Portrait of Queen Elizabeth I

Nicholas Hilliard (England, circa 1547–1619), Queen Elizabeth I (1533–1603) (detail), 1576–1578. Oil on panel. Private collection.

The Tudors: Art and Majesty in Renaissance England

The Legion of Honor is the sole West Coast venue for the first major exhibition of Tudor portraiture, textiles, sculpture, silver, jewelry, and manuscripts in the United States. The exhibition follows the development of the arts in England from Henry VII’s seizure of the throne in 1485 to the death of his granddaughter Elizabeth I in 1603. The Tudor period in England saw the end of medieval feudalism, the rise of absolute monarchy, the English Renaissance, the Protestant Reformation, and the expansion of maritime trade. Art and luxury goods were used to legitimize the Tudor dynasty and reinforce shifting religious and foreign policies. Including iconic portraits of England’s most enduring monarchs and lavish works of art in a variety of media, the exhibition traces the evolution of courtly taste in Tudor England, culminating in the distinctly English Elizabethan style.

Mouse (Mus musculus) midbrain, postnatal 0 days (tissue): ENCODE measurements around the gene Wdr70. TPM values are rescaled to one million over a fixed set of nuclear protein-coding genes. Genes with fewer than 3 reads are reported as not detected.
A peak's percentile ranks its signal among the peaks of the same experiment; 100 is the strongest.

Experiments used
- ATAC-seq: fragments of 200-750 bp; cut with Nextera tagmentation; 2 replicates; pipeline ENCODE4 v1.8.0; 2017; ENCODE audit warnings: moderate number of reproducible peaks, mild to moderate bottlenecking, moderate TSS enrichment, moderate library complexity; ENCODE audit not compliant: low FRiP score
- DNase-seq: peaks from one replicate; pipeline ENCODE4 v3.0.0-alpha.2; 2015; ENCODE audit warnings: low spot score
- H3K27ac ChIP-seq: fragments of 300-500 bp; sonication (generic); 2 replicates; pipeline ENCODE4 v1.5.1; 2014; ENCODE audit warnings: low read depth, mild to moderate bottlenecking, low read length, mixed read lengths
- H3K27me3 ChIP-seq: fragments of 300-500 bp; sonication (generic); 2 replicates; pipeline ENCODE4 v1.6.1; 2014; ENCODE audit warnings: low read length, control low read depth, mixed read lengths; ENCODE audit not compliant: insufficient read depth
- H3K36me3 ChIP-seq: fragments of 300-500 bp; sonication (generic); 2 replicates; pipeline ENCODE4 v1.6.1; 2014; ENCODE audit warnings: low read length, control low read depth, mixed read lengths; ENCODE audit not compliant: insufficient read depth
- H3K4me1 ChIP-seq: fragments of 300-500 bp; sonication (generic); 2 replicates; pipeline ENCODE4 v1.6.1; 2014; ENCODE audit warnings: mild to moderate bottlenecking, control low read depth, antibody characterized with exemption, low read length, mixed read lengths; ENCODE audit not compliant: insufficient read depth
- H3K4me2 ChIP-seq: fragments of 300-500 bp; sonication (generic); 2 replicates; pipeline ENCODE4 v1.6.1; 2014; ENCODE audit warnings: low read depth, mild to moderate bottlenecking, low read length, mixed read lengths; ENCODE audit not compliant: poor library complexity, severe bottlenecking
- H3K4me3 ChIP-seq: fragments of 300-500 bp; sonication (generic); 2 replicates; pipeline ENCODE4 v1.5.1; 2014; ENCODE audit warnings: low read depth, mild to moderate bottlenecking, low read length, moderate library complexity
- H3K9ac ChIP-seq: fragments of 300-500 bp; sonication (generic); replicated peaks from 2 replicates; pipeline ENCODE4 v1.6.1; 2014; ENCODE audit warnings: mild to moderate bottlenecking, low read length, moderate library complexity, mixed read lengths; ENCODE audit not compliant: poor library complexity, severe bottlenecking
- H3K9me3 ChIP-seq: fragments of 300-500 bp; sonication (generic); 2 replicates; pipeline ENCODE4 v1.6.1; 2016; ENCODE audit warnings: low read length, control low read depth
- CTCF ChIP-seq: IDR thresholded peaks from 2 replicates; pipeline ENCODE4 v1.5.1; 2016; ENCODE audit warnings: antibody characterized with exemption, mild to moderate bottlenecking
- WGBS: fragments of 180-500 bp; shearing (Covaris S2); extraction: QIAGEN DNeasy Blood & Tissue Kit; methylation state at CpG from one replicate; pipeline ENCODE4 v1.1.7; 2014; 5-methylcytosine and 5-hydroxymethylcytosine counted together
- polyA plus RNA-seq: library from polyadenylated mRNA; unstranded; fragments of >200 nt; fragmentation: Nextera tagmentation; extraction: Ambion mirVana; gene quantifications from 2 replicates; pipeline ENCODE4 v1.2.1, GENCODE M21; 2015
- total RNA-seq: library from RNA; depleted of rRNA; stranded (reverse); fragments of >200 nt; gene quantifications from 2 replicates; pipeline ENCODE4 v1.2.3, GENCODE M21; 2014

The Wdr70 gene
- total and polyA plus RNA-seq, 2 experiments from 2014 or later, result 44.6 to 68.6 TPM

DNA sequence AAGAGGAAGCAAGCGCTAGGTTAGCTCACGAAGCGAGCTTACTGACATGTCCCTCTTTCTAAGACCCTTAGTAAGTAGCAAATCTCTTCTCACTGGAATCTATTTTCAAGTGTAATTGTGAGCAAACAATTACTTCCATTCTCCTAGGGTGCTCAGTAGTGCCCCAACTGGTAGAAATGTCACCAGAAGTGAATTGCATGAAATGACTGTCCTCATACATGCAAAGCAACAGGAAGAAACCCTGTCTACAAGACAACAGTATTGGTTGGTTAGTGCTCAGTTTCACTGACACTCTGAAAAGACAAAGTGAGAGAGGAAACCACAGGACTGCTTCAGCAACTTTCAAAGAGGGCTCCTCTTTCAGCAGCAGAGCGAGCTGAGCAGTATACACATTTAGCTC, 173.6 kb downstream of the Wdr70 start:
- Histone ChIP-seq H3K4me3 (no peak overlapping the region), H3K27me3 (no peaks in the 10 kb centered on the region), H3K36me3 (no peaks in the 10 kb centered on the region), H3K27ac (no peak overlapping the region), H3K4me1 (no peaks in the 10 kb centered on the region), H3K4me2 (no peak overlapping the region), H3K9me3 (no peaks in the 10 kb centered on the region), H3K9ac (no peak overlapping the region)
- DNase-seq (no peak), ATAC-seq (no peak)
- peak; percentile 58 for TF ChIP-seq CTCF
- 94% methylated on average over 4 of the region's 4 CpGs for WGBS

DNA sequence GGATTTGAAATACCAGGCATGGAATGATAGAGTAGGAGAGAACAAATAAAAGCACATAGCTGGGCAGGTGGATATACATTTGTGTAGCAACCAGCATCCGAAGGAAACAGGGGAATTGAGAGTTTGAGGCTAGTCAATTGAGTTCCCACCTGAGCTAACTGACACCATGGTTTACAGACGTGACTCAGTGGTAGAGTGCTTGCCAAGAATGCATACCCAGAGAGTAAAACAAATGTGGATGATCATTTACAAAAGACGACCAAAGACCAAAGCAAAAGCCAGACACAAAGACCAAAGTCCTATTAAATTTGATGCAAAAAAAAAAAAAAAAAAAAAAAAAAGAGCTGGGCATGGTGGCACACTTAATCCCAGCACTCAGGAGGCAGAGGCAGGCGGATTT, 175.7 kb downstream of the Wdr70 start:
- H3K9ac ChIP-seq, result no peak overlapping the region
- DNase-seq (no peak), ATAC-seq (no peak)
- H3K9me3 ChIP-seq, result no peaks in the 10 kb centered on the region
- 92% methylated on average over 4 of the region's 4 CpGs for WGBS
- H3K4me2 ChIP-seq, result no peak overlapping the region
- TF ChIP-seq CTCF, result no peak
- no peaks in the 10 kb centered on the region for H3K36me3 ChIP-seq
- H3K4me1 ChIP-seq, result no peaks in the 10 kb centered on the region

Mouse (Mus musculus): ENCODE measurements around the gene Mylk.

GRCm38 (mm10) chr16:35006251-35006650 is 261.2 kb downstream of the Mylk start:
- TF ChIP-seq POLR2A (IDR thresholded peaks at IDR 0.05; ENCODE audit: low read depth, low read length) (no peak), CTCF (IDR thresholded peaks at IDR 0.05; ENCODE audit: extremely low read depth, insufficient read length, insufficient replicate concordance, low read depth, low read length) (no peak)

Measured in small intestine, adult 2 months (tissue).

In the news

  • The Tudors are the historical pop stars of the English monarchy.

    Eleanor Heartney, ArtNet ,
  • A timely peek into the riotous lives of the OG royals: the Tudors, revealing that monarchy madness is not just a modern whim.

    Rachel Silva, Elle Decor ,
  • A focused, cool and refreshing study in the imagery of power.

    Dominic Green, The Wall Street Journal ,


This exhibition is organized by The Metropolitan Museum of Art and The Cleveland Museum of Art, in collaboration with the Fine Arts Museums of San Francisco.

Lead Sponsor
Barbara A. Wolfe

Major Support
The Bernard Osher Foundation

Additional Support is provided by The Diana Dollar Knowles Fund and The Samuel H. Kress Foundation.

Also on view